Internationally known comedian and civil rights activist, Dick Gregory, closed out the last of a series of five District of Comedy Festival performances along with a young all white jazz trio who opened and closed Gregory’s “integrated” comedy act. Dick Gregory has been on the standup scene for more than half a century and at 85 he’s become more sardonic than comedic. His Kennedy Center performance in the Terrace Theater on June 25th was a ‘take-no-prisoners’ blowout on black folks and white folks alike on just about every subject you could imagine on race relations in America today.
Dick Gregory became accustomed to performing before white audiences early in his career after Hugh Hefner gave him a lucky break and a three-year contract to do standup at the Playboy Club in Chicago. He became adept at doing what a comic does — “standing flat foot and talking to white folks.” And white folks definitely had to have a thick skin to enjoy Gregory’s biting humor at this performance. Case in point: Dick Gregory had two tallish black guys and one taller white guy join him in onstage as he held up a life-size banner of two gorillas. This was Gregory’s convoluted way to prove that whites’ long-torso body type and thin lips make white people look more like monkeys than black people do.
It was that kind of night.
But black folks also couldn’t hide from Dick Gregory’s cutting humor addressing them all evening with the N-word to which he unabashedly admitted he never agreed to stop using. Even President Obama was not black enough in Gregory’s estimation and he said that Obama was way too polite and not loud-talking enough to be black. He had the crowd roaring as he talked about the watermelon garden he would have planted at the White House if he had been President. Getting a little into the political that really didn’t seem to capture much of his attention, he said that Mexicans didn’t steal any jobs from black folks because blacks didn’t have any jobs to begin with.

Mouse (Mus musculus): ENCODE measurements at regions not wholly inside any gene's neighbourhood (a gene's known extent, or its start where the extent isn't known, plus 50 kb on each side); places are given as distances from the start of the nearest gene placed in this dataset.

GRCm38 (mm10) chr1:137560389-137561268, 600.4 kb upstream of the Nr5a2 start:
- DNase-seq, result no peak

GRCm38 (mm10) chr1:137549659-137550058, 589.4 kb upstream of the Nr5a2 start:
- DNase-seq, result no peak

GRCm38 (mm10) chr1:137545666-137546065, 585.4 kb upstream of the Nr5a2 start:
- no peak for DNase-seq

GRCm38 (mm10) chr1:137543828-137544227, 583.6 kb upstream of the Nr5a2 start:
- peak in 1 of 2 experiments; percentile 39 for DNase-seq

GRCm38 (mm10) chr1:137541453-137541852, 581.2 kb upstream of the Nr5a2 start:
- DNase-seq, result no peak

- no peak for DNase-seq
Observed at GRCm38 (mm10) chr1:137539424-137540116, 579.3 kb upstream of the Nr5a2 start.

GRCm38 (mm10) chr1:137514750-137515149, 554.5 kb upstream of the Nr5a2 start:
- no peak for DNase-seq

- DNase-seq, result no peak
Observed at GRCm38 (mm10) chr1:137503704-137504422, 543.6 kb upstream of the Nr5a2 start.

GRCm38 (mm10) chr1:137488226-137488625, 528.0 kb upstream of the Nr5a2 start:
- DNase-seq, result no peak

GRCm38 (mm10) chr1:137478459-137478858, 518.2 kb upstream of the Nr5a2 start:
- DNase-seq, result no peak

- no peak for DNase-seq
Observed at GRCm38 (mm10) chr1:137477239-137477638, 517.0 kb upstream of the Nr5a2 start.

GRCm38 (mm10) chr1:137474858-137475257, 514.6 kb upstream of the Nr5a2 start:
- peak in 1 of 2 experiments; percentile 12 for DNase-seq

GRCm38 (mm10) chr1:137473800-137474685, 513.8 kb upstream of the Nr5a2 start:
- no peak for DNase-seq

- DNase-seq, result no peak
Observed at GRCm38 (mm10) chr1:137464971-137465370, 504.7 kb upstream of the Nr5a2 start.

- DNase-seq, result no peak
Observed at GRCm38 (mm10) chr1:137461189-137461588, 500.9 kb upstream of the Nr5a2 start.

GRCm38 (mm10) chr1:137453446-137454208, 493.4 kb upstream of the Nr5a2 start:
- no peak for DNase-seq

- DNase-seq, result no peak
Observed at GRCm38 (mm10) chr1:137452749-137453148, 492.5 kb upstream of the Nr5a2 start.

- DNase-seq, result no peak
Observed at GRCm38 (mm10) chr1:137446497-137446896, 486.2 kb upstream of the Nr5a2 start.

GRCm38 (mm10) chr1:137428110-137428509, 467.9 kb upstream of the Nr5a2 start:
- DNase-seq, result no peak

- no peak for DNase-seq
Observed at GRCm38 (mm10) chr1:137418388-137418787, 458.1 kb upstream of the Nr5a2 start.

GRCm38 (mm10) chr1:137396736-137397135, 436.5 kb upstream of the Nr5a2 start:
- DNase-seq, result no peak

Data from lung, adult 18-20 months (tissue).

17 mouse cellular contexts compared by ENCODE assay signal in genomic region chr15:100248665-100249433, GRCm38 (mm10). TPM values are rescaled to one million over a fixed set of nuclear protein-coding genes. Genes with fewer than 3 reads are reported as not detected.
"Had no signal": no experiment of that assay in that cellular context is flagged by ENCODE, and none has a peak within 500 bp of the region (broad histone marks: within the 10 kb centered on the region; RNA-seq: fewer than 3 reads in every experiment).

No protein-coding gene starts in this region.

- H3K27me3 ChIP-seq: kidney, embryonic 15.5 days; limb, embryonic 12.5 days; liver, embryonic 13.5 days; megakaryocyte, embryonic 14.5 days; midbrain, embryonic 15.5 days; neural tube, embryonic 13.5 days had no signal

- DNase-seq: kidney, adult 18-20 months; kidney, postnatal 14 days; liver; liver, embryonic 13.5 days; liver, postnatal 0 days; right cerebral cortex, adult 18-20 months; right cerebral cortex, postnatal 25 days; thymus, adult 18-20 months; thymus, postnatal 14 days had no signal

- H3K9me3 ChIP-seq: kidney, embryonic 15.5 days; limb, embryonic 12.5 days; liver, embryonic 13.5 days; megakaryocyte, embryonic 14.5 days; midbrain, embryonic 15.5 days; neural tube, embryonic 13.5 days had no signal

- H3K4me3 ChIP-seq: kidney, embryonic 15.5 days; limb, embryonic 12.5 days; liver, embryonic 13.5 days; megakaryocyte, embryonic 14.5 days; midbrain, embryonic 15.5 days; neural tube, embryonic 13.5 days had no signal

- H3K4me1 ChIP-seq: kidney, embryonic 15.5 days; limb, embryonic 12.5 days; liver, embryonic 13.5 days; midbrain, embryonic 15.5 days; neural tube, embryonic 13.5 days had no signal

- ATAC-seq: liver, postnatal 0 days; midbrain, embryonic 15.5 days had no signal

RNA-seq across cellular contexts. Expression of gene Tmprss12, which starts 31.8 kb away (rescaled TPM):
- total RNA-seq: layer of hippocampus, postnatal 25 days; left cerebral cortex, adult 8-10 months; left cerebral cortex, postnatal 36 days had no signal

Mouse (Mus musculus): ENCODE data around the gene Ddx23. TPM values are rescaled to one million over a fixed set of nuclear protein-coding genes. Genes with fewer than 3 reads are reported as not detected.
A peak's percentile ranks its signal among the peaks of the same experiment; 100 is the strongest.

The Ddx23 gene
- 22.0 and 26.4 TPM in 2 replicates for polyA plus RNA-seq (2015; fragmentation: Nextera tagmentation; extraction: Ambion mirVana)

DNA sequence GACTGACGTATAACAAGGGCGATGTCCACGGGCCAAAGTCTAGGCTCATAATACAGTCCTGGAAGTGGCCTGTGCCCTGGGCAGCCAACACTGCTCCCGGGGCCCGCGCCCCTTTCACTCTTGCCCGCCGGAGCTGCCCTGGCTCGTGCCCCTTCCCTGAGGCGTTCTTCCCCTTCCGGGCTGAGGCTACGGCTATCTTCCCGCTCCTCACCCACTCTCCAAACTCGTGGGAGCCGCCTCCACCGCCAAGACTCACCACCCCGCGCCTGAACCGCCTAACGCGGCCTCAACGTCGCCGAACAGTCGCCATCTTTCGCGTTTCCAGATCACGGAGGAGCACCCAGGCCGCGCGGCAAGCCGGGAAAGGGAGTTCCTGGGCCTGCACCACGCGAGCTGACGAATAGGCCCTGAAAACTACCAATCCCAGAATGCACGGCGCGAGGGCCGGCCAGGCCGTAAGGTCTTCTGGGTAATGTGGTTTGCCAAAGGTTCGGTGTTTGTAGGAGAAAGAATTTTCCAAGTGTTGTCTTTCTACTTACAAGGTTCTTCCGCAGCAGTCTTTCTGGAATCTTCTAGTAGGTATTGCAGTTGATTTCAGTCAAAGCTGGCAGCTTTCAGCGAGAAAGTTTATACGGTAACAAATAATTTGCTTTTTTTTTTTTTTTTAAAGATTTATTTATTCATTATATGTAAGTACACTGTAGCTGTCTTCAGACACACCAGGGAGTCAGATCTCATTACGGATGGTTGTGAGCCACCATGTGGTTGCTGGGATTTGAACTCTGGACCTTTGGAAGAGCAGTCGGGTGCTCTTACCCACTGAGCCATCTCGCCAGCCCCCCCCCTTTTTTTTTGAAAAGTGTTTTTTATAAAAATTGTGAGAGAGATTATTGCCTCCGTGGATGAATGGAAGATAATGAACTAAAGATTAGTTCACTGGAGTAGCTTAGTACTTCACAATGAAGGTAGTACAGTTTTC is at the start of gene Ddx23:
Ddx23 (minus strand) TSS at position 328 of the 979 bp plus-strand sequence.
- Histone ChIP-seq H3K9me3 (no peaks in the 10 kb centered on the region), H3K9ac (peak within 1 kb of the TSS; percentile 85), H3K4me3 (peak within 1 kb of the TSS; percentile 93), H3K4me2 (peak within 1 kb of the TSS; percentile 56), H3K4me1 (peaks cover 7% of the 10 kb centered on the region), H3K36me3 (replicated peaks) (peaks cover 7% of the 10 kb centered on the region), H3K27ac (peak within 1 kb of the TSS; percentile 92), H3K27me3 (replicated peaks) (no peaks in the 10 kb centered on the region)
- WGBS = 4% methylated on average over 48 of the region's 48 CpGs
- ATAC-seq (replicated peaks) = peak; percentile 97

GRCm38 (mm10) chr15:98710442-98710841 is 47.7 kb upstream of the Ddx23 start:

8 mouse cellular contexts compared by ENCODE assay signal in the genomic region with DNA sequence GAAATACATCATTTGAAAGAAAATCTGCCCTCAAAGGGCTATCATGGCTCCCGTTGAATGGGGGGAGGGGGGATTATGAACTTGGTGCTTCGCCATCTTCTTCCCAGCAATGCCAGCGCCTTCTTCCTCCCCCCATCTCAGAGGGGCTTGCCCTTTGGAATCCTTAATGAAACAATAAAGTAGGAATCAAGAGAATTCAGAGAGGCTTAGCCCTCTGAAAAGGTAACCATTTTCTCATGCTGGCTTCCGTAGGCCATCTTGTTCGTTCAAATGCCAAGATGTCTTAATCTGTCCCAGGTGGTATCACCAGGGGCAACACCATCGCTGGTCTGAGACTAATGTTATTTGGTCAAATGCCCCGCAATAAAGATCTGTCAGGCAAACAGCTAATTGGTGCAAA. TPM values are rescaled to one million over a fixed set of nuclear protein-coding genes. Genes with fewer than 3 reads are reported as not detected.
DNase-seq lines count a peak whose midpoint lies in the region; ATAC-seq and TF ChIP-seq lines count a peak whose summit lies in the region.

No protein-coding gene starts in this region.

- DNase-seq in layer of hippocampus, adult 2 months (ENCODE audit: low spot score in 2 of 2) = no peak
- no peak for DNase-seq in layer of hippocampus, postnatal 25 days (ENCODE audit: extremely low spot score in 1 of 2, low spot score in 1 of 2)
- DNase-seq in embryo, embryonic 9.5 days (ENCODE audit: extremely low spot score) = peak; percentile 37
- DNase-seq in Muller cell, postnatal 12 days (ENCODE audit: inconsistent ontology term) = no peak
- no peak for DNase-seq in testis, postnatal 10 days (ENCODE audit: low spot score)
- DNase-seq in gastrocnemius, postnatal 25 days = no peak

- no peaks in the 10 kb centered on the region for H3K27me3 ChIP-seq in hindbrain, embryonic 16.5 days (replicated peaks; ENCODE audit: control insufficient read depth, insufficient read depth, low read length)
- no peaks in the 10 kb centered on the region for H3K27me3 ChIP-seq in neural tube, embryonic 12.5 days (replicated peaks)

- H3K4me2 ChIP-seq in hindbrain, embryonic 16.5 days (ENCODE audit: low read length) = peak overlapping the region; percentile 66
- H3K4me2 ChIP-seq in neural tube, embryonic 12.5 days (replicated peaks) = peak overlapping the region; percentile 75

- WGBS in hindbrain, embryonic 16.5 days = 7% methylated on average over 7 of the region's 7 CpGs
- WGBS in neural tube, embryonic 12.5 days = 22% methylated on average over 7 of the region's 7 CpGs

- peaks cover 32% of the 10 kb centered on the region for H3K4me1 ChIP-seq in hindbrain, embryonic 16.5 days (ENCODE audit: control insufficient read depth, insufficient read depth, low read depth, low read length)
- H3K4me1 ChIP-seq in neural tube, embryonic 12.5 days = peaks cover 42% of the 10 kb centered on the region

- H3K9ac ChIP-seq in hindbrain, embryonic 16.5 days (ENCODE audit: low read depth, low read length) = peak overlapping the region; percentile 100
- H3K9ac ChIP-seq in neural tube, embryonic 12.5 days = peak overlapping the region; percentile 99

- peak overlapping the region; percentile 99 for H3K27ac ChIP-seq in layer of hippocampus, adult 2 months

It was that kind of night.
Dick Gregory’s brand of standup is less joke central than outspoken commentary. This show was pretty much in black and white as he focused on racism and race relations. He left much of American politics, his normal stomping grounds, in the background except for his take on the fallout from Brexit, a little on Donald Trump, Al Sharpton, and a moving tribute to Muhammad Ali. And although he flipped through a stack of newspapers onstage supposedly referencing current events, much of his routine had to do with old news.
No one was sacrosanct as Dick Gregory humorously lashed out at: Adam and Eve; the Bible Story of Jesus; the black church and Christian hypocrisy; marriage and children; the merits of Cialis; childbirth, Uncle Tom and fat black people; money-grubbing pharmaceutical companies; a seeming fascination with the white woman who was face mauled by her pet chimp; derivation of the words “honky” and “red neck”; and imagined customer service if he were to create the first black airlines–“’Tamika Airlines’ promises to leave late but to get you there on time.” Beneath Gregory’s humor-laced tongue-lashing, however, was an inspiring message never to accept injustice and to always feel good about yourself no matter what color you happen to be.
Framing Dick Gregory’s one hour and 20-minute standup, energetic pianist Joe Alterman was the driving force who led the trio’s opening and closing 40-minutes of high spirited contemporary jazz. Alterman, a Les McCann protégé, has been noted for his opening act at New York’s Blue Note Jazz Club and Birdland performances. In Argyle socks exposed by his high water pants and a dapper emerald tie, Joe’s exuberant foot stomping style set the band’s quick, dance-music tempo.
He was accompanied by his regular bass man Nathaniel Schroeder and a surprisingly versatile sit-in drummer Justin Chesarek who pulled out a tambourine as they covered one of Marvin Gaye’s vintage hits that Alterman features on his most recent CD – “I Heard It through the Grapevine”. The trio also played Stevie Wonder, Ray Charles, Earth, Wind and Fire, with yesteryear Sammy Cahn and Jule Styne.
An overwhelmed will-call box office contributed to a late arriving crowd, and although I arrived before the 7 pm start time, the trio had already been playing and were into their second tune. They returned to the stage to close out the show with an equally balanced set after Gregory’s rambling, Grumpy Old Men monologue. However, without an emcee to guide the show, most of the confused patrons began leaving the theater when the house lights came up sending the error message, after Gregory had exited stage left, that the performance was over. Most of the audience missed an inspired closing set and the trio played to an almost empty house.
Dick Gregory: An Evening of Comedy & Jazz was a perfect opportunity to enjoy the legendary Dick Gregory if this had been on your bucket list. Caustically satirical and derisively ironic, Dick Gregory is still Dick Gregory, but you might have had to know this in advance. Otherwise, this performance might have been a somewhat uneven evening of not-so-funny comedy along with some terrific contemporary jazz.
Running Time: Two hours, with no intermission.
Dick Gregory: An Evening of Comedy & Jazz played on Saturday, June 25, 2016 at The Kennedy Center’s Terrace Theater – 2700 F Street, in Washington, DC. For upcoming events, go to their performance calendar.